6. Work on varying articulation by playing through the tune entirely in a legato style and then again in a marcato style. Experience the extremes of each method of attack and work to integrate them more naturally into your playing style.

    7. Work on the elasticity of your time conception by playing “on top” of the beat, “behind” the beat (laying back) and “ahead” of the beat (rushing). Practice with a metronome set for “2 and 4” (ie: the drummer’s hi-hat) and on all four beats (ie: a walking bass line).

    For more posts by Brent Jensen, you can go to:

    Seven Steps to Heaven, Part 1 (B)

    Seven Steps to Heaven, Part 2

    Seven Steps to Heaven, Part 3

    Seven Steps to Heaven, Part 4

    Seven Steps to Heaven, Part 5

    Seven Steps to Heaven, Part 6

    Seven Steps to Heaven, Part 7

    44 Essential Jazz Recordings

  6. Ceora

    3 Comments

    Ceora is a great bossa, a jazz original by Lee Morgan.  This tune isn’t an easy bossa nova, but it’s well worth the effort to learn.  The tune first appeared on Lee Morgan’s 1965 Blue Note album, “Cornbread.”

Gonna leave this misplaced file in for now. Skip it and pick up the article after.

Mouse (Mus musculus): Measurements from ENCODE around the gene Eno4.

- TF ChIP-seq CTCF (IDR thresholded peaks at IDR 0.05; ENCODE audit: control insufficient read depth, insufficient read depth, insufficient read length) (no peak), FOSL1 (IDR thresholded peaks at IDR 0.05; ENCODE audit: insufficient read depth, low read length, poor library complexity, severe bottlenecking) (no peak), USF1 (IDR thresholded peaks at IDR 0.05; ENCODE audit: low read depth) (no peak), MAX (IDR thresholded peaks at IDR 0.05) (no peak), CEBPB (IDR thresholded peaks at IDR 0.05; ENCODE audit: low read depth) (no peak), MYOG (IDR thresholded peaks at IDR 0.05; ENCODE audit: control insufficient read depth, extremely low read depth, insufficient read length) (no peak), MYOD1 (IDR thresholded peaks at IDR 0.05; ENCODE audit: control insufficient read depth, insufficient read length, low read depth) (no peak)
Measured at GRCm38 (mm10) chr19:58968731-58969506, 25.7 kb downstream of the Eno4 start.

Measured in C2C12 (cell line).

7. My Little Suede Shoes

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    My Little Suede Shoes is a very catchy, lyrical tune.  It’s one of the most accessible tunes Bird wrote.  Many of his tunes had angular melodies that some people  unaccustomed to bebop have a tough time following (not you or I, of course, but some listeners have a tough time with bebop.  Try singing Donna Lee…).  However, this is a good melody that even non-jazz audiences will enjoy. It can be played with a swing or latin feel, as you will hear on the youtube recordings.